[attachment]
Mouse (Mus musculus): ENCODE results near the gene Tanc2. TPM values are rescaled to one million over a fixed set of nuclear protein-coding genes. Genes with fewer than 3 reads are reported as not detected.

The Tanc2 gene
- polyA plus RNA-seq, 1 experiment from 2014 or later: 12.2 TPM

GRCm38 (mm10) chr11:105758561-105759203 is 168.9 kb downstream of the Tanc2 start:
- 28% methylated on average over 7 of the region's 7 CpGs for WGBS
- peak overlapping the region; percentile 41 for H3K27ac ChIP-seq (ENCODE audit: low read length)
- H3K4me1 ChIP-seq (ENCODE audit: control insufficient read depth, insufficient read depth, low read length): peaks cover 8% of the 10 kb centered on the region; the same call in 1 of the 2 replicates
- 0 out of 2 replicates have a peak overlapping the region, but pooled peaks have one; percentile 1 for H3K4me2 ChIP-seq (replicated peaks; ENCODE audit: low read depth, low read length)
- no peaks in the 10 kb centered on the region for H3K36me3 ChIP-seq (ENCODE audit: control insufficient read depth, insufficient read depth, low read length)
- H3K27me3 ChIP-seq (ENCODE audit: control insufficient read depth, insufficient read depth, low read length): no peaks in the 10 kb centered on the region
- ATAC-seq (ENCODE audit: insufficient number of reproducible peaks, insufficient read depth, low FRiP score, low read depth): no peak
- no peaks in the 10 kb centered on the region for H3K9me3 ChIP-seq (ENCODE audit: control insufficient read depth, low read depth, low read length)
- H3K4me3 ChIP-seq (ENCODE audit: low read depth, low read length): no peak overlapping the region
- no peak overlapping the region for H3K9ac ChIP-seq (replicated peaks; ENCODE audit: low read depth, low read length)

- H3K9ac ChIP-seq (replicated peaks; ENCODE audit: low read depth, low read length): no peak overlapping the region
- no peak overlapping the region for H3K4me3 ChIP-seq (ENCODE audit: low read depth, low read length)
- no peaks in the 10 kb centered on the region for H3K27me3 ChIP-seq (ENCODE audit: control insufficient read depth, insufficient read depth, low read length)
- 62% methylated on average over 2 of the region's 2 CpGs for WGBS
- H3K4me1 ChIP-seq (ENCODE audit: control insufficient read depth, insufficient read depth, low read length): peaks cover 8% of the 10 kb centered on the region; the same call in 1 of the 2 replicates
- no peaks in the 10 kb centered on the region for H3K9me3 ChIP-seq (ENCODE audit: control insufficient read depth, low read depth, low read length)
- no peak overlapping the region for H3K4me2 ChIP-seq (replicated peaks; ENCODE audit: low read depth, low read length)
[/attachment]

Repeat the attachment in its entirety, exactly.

Mouse (Mus musculus): ENCODE results near the gene Tanc2. TPM values are rescaled to one million over a fixed set of nuclear protein-coding genes. Genes with fewer than 3 reads are reported as not detected.

The Tanc2 gene
- polyA plus RNA-seq, 1 experiment from 2014 or later: 12.2 TPM

GRCm38 (mm10) chr11:105758561-105759203 is 168.9 kb downstream of the Tanc2 start:
- 28% methylated on average over 7 of the region's 7 CpGs for WGBS
- peak overlapping the region; percentile 41 for H3K27ac ChIP-seq (ENCODE audit: low read length)
- H3K4me1 ChIP-seq (ENCODE audit: control insufficient read depth, insufficient read depth, low read length): peaks cover 8% of the 10 kb centered on the region; the same call in 1 of the 2 replicates
- 0 out of 2 replicates have a peak overlapping the region, but pooled peaks have one; percentile 1 for H3K4me2 ChIP-seq (replicated peaks; ENCODE audit: low read depth, low read length)
- no peaks in the 10 kb centered on the region for H3K36me3 ChIP-seq (ENCODE audit: control insufficient read depth, insufficient read depth, low read length)
- H3K27me3 ChIP-seq (ENCODE audit: control insufficient read depth, insufficient read depth, low read length): no peaks in the 10 kb centered on the region
- ATAC-seq (ENCODE audit: insufficient number of reproducible peaks, insufficient read depth, low FRiP score, low read depth): no peak
- no peaks in the 10 kb centered on the region for H3K9me3 ChIP-seq (ENCODE audit: control insufficient read depth, low read depth, low read length)
- H3K4me3 ChIP-seq (ENCODE audit: low read depth, low read length): no peak overlapping the region
- no peak overlapping the region for H3K9ac ChIP-seq (replicated peaks; ENCODE audit: low read depth, low read length)

- H3K9ac ChIP-seq (replicated peaks; ENCODE audit: low read depth, low read length): no peak overlapping the region
- no peak overlapping the region for H3K4me3 ChIP-seq (ENCODE audit: low read depth, low read length)
- no peaks in the 10 kb centered on the region for H3K27me3 ChIP-seq (ENCODE audit: control insufficient read depth, insufficient read depth, low read length)
- 62% methylated on average over 2 of the region's 2 CpGs for WGBS
- H3K4me1 ChIP-seq (ENCODE audit: control insufficient read depth, insufficient read depth, low read length): peaks cover 8% of the 10 kb centered on the region; the same call in 1 of the 2 replicates
- no peaks in the 10 kb centered on the region for H3K9me3 ChIP-seq (ENCODE audit: control insufficient read depth, low read depth, low read length)
- no peak overlapping the region for H3K4me2 ChIP-seq (replicated peaks; ENCODE audit: low read depth, low read length)